Bindu Shards by James Turrell


Dhatu (2010).

The intensities of colour found in some of James Turrell’s light works might warrant the description “psychedelic” at times, although “transcendental” is probably more apt when it comes to his immersive environments. Dhatu is one of the latter, a new installation at the Gagosian Gallery, London, where a room filled with changing shades of light has been named after a bodily element from Buddhism. The gallery says of the work:

Light like this is seen rarely with the eyes open, yet it is familiar to that which can be apprehended with the eyes closed in lucid dream, deep meditation, and near-death experiences.


Bindu Shards (2010).

As for Bindu Shards, also at the Gagosian, the name refers to a kind of cosmic singularity in Hinduism and for this Turrell has created a bathysphere-like chamber which visitors are required to enter one at a time in order to experience its light show. This one really does sound psychedelic if Jonathan Jones’ frothing description is anything to go by:

Then I see a cityscape of vertiginous skyscrapers, with no earth below. All these forms and volumes that pulse and metamorphosise are defined by colours that change convulsively – the most intensely saturated greens and reds you can imagine, colours that seem solid, then burst into microscopic patterns of oranges, blacks, gold and misty white; all these colours bubble and whir at breakneck speed, as if you were in a particle accelerator. (More)

And a frothing description is all that’s available unfortunately, now that visiting sessions are fully-booked, but the other Turrell works will be on view until December 10, 2010.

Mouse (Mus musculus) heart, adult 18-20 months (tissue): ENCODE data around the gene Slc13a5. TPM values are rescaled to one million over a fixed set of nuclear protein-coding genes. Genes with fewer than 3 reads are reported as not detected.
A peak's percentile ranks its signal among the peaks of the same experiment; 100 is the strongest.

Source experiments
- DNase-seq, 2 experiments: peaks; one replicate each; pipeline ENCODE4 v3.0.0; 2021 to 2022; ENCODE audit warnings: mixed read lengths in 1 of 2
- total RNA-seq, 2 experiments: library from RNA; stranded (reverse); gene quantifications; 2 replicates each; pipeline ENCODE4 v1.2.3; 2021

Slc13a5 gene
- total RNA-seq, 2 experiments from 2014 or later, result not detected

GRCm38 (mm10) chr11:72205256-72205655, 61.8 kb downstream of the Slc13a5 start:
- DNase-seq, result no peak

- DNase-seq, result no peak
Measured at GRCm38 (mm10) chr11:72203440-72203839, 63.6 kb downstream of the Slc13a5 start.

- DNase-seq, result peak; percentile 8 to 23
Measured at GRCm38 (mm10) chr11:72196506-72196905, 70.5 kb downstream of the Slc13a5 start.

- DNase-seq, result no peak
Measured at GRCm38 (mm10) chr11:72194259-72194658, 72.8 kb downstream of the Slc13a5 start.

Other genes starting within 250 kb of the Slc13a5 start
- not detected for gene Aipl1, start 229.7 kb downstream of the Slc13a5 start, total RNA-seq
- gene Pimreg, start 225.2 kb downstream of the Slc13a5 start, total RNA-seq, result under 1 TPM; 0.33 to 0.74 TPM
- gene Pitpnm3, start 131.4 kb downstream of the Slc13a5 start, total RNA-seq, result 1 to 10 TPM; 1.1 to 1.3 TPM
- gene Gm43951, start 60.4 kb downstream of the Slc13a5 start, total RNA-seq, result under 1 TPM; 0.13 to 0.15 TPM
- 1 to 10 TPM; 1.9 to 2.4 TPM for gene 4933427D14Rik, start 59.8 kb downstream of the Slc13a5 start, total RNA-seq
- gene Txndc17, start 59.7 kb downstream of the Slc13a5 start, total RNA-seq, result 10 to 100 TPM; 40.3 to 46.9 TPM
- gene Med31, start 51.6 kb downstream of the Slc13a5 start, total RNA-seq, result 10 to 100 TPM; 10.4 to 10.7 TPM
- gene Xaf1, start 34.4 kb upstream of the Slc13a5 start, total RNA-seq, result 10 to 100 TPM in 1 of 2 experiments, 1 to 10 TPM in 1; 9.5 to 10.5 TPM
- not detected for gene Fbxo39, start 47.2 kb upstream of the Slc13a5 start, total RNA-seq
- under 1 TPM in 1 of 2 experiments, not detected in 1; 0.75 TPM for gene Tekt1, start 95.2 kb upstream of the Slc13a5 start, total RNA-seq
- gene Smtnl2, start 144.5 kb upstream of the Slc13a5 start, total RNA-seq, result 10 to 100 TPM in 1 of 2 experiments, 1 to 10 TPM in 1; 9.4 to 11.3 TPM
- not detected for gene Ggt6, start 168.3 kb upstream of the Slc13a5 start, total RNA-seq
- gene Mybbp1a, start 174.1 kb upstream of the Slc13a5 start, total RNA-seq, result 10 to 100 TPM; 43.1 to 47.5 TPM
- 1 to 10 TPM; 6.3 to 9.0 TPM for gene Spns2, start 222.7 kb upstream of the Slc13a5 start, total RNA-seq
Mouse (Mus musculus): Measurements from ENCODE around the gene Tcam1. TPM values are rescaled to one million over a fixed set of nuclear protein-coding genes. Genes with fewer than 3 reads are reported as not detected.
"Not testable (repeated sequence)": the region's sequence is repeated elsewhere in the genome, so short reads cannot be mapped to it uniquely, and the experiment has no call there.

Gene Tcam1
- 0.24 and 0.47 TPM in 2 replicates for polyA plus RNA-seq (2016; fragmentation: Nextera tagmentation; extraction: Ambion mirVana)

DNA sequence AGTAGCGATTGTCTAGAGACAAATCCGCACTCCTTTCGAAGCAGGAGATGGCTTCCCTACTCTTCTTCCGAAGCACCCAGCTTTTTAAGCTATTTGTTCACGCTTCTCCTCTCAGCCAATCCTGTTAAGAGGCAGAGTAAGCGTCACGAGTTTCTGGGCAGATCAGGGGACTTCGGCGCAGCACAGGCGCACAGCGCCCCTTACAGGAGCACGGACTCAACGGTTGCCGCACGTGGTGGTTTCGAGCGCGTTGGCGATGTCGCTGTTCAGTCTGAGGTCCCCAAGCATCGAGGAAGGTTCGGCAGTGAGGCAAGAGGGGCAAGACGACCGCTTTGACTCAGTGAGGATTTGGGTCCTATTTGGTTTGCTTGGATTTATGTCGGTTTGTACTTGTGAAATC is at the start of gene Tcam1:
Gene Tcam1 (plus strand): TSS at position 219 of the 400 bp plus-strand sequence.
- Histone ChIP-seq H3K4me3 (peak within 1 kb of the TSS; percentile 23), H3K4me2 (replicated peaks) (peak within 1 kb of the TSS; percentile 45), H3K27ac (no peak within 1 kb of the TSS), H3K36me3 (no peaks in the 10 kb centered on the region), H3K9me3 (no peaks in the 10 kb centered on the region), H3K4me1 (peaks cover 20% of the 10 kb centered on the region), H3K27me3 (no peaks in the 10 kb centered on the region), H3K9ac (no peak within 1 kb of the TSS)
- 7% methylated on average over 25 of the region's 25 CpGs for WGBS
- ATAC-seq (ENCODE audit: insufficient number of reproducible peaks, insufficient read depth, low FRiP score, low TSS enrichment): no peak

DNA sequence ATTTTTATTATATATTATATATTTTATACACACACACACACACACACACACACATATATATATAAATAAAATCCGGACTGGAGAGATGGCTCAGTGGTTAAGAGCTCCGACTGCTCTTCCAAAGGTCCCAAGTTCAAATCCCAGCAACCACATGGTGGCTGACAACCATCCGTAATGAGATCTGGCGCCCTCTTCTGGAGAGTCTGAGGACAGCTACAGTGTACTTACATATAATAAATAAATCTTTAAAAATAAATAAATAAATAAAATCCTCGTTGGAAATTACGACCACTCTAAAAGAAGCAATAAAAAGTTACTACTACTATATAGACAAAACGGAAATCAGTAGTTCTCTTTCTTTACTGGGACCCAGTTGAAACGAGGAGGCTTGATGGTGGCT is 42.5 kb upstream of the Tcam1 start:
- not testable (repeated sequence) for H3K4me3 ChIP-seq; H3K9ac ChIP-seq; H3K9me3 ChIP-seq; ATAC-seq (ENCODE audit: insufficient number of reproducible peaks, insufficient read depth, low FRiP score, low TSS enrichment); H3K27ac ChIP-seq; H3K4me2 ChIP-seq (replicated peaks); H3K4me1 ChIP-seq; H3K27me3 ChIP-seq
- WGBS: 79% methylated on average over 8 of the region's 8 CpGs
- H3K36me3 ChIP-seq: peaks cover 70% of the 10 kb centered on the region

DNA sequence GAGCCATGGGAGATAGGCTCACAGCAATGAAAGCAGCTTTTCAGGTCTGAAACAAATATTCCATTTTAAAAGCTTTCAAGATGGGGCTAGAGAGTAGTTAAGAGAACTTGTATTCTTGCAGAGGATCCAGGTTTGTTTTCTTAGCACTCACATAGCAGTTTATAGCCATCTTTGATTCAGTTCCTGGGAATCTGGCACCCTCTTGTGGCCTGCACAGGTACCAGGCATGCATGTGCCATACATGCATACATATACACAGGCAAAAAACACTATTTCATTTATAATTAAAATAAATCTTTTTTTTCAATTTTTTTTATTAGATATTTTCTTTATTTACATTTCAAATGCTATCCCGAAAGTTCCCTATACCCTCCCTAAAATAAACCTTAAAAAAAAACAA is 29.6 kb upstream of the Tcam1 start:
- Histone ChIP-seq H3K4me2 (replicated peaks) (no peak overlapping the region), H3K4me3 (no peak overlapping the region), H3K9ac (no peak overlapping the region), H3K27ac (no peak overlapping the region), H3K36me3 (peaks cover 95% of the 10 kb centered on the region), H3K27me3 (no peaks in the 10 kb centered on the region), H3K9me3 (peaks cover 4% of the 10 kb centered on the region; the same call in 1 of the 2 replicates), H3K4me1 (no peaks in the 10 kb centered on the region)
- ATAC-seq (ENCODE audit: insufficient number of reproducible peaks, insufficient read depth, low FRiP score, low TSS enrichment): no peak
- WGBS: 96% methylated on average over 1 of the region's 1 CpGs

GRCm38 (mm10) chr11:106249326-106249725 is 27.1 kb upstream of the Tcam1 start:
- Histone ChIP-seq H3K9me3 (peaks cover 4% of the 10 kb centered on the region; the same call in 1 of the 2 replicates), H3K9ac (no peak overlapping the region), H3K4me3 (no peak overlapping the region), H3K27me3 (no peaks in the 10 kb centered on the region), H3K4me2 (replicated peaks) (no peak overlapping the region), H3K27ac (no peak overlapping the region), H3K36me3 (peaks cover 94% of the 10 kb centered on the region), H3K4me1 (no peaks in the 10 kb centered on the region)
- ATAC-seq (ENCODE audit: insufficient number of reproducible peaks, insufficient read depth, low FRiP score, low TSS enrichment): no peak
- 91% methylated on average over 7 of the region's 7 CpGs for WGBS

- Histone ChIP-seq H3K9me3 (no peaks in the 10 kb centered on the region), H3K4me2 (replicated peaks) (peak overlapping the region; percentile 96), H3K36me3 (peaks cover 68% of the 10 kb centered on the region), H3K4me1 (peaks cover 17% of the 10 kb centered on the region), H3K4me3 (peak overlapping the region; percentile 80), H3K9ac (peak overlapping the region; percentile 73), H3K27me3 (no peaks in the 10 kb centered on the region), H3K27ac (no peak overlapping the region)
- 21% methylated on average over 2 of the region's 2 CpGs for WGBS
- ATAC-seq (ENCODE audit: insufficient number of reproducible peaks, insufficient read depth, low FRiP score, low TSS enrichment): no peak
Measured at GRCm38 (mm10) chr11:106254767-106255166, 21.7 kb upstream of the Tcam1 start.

Greeting the Light: An Interview with James Turrell
Other Turrell works at Flickr

Previously on { feuilleton }
New Olafur Eliasson
New work from James Turrell

4 thoughts on “Bindu Shards by James Turrell”

  1. I love James Turrell’s work. I remember visiting a room at ACMI for this exhibition walking around in it expecting my presence/interaction – waving arms/jumping up and down – all that sort of malarky – to enable some sort of change in light/environment. Nothing was happening so I turned to leave, even though staring at the colour of the light was a deeply gorgeous experience. As I did a gallery attendant walked in and asked me what I thought. “Nothing is happening” was my reply. “Walk up and touch the light canvas” “May I?” “Sure” … so up I walk, put my hand out to touch the rectangle of light on the wall and my arm “went through” the wall! Freakout!!! The wall wasn’t as “solid” as it seemed! … only light … TRICKY!

  2. I find installation art aspirational. In video game terms, I see an installation artist like this and think “he is a higher level than me”.

  3. Olafur Eliasson’s Weather Project at the Tate Modern is still the most impressive I’ve seen. His work seems to owe a lot to Turrell’s. As for Turrell, his Roden Crater is hard to beat in terms of scale.

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